Changes in our skin as we age are inevitable, including loss of moisture, changes in…
Whether you read this in the thick of COVID-19 lockdown or when the dust has settled and the world returns to normal, it is abundantly clear that these unprecedented times have forced us all to think in different ways and adapt when our usual lifestyle gets interrupted.
Hopefully, we won’t find ourselves in a similar predicament again, but there can be no mistaking the value of insight and broadening our knowledge.
And that is precisely the point of this post – to help anyone who is dealing with an interruption to their aesthetic treatments understand how they can help themselves through those times like these – when the luxury of quick laser treatment is out of reach.
And if you have a particular need which we don’t cover here, please contact us through our contact page and we’ll do what we can to steer you right.
To be crystal clear – it is unlikely that you’ll find an at-home remedy capable of serving as a miracle fix. For most people, these kinds of natural treatments are not able to actually cure your conditions.
Best ways to manage acne at home
The first step is always understanding. What causes acne? It’s not actually caused by poor personal hygiene, but rather by our hormones and genetics – certain of which culprits increase the size of your oil glands, raising the chances of your pores getting blocked and feeding the bacteria living on the skin with everything it needs to create acne spots.
Many at-home remedies are purported acne-clearers through their anti-inflammatory properties or their presence in face washes and the like, however, this doesn’t mean they work how you’re hoping.
Aloe vera, tea tree oil, apple cider vinegar, green tea, honey or supplements like zinc and fish oil are the usual suspects and, sadly, offer no guarantees whatsoever.
A strong face wash containing benzoyl peroxide, salicylic acid, glycolic acid, niacinamide or vitamin A retinol is your best bet for maintenance until you can get to see a laser specialist for acne treatment and clear those blemishes for good.
Anyone in need of acne treatment in Cambridge, please don’t hesitate to contact us.
Can stretch marks be treated at home?
As with any condition, there is a lot of hearsay online surrounding this topic. Unfortunately, there is no conventional medical treatment for stretch marks at all, meaning you’re not likely to find an at-home solution for this one (no matter what that targeted ad might claim!).
Laser treatment for stretch marks has been shown to improve the appearance of the marks, though we suggest consultations before any action.
Of course, our bodies are our own, and if you find a remedy you believe helps then we encourage you to fully research the remedy and contact a professional if you’re wary of any issues developing.
At-home hair removal
Most people who suffer from unwanted hair on their bodies have likely already trialled and tested a wide selection of shaving products and hair removal creams and settled on the one which fits their skin best.
Many might not even realise that laser hair removal is a possibility – one which grants a permanent reduction to those undesired patches of hair.
While typical at-home hair removal products do a perfectly suitable seeming job, these are only ever effective at removing surface hair, leaving the hair in the follicle. If you’re seeking a more permanent solution, find a laser specialist near you and get yourself booked in for a consultation as soon as you can.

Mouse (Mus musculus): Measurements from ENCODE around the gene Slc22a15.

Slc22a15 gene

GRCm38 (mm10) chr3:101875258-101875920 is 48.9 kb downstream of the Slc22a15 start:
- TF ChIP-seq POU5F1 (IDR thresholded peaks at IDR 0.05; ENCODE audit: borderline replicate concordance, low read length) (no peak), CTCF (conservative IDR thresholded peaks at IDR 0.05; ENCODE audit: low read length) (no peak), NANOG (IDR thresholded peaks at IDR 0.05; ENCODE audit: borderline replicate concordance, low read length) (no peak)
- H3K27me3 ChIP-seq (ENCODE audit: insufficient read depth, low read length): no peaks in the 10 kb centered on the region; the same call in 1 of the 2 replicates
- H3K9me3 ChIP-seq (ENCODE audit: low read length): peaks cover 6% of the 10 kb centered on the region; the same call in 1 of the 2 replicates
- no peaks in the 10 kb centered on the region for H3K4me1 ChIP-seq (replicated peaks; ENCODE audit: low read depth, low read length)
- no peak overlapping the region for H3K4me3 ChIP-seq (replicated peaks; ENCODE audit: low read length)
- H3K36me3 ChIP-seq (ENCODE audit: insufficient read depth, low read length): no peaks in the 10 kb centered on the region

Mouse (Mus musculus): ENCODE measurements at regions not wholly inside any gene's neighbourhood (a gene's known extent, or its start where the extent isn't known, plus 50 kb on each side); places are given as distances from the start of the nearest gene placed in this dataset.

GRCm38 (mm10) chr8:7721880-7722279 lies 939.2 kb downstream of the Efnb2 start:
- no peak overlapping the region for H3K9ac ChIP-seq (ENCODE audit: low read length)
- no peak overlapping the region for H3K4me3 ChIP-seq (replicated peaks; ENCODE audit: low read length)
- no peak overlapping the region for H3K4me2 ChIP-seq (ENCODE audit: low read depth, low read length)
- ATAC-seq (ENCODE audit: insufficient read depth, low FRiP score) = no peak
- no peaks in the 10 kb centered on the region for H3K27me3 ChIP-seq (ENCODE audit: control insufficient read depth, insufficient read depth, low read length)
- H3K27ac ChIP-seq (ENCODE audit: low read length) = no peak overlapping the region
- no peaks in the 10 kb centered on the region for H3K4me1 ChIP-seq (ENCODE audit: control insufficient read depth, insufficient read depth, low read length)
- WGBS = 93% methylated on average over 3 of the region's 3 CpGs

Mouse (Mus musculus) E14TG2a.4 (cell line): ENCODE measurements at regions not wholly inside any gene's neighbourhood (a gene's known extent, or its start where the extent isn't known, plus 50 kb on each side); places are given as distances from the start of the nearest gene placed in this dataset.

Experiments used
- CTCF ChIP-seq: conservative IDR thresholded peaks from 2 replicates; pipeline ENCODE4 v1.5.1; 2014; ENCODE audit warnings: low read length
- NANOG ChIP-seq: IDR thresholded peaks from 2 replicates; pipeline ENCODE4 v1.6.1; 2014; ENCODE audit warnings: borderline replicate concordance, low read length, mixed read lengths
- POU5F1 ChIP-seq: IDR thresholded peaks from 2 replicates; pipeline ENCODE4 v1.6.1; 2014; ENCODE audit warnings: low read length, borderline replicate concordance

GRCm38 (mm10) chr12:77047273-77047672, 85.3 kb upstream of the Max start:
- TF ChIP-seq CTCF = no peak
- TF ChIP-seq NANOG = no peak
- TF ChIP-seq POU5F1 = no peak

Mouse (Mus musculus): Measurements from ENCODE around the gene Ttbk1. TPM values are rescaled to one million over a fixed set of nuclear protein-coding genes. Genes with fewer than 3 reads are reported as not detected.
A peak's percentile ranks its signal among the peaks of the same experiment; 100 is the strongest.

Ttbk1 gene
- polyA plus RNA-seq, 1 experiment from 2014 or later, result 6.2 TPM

Hopefully, this helps assuage any worries you might have if your course of laser hair removal treatments was put on hold due to lockdown.
Maintaining a deep clean
Most of us who take pride in the health of our skin are no strangers to the benefits of exfoliating or chemical peels, helping to stimulate new cell growth and reveal fresh, clearer and more rejuvenated skin.
As a baseline, aim to cleanse twice daily using warm water (and a flannel, ideally, to be sure you’re clearing the dirty and dead skin cells away). As for which exfoliating products or skin peels are best for you (or even necessary), this comes down to personal preference – always consider what is best for your skin, avoiding any ingredients you have reacted poorly to before.
Introducing cleansing micellar water or a tiny dose of retinol into your skincare routine can make a big difference in your deep skin clean, too.
Rosacea (rose-ay-sha) often goes untreated for a long time, with many sufferers attributing their ‘Red Face’ symptoms to daily stresses, poor eating habits, windy weather or not getting enough exercise.
There are a number of antibiotics and topical creams capable of dulling the glowing redness rosacea brings, some of which you might have been relying on for years as part of your day to day skincare routine. Sadly, these at-home remedies are rarely effective treatments, being better served instead as temporary fixes.
While laser treatment for rosacea is hands-down the best course for managing this condition, there is a lot you can do at home to help prevent flare-ups and subdue the symptoms (which can include a real burning heat sensation in more severe cases).
Avoiding excessive exposure to the sun or strong winds should be easy enough if you’re abiding by the lockdown rules, however, steering clear of stress or too much alcohol is just as important (and perhaps twice as challenging).
Rosacea can cause mild acne, burning discomfort and feelings of self-deprecation, but all this can be treated with stunning success. If you’re a sufferer only just realising what the problem was all along, do everything you can to maintain your rosacea outbreak and book a consultation for laser treatment as soon as you are able to.